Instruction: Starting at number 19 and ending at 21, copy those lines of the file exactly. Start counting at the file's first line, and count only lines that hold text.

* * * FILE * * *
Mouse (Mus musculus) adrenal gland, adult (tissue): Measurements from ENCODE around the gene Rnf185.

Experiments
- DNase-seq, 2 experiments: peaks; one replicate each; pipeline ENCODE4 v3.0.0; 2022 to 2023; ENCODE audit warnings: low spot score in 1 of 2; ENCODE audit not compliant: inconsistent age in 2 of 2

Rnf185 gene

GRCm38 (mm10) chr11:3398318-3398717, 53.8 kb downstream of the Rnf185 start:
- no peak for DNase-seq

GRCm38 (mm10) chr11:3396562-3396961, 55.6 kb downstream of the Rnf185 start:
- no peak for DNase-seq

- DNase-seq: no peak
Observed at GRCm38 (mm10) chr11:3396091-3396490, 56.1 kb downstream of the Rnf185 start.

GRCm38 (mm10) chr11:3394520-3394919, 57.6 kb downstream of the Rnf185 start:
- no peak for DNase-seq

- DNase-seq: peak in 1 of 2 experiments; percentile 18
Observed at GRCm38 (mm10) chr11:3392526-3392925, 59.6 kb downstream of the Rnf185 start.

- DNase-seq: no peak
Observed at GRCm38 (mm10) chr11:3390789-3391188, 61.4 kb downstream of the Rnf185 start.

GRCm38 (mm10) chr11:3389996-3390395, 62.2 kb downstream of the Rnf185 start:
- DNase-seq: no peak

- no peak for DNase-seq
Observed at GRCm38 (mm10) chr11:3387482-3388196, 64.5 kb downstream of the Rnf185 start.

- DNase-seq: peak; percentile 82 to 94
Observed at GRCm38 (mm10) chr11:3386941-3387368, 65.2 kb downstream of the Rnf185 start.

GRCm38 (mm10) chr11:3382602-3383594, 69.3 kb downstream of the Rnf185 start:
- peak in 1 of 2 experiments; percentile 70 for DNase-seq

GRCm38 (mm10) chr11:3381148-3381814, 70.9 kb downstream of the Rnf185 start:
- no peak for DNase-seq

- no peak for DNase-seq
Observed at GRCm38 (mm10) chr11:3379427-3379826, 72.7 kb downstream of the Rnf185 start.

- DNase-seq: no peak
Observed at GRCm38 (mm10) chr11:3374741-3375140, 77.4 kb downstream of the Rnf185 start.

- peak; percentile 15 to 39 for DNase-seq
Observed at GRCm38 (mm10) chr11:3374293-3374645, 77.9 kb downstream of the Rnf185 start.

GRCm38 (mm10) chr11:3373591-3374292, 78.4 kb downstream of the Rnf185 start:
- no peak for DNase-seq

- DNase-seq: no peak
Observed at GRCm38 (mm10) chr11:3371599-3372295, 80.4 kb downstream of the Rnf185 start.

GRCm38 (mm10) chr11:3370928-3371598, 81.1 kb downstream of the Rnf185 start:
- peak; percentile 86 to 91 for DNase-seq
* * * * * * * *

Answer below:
- no peak for DNase-seq
Observed at GRCm38 (mm10) chr11:3387482-3388196, 64.5 kb downstream of the Rnf185 start.

- DNase-seq: peak; percentile 82 to 94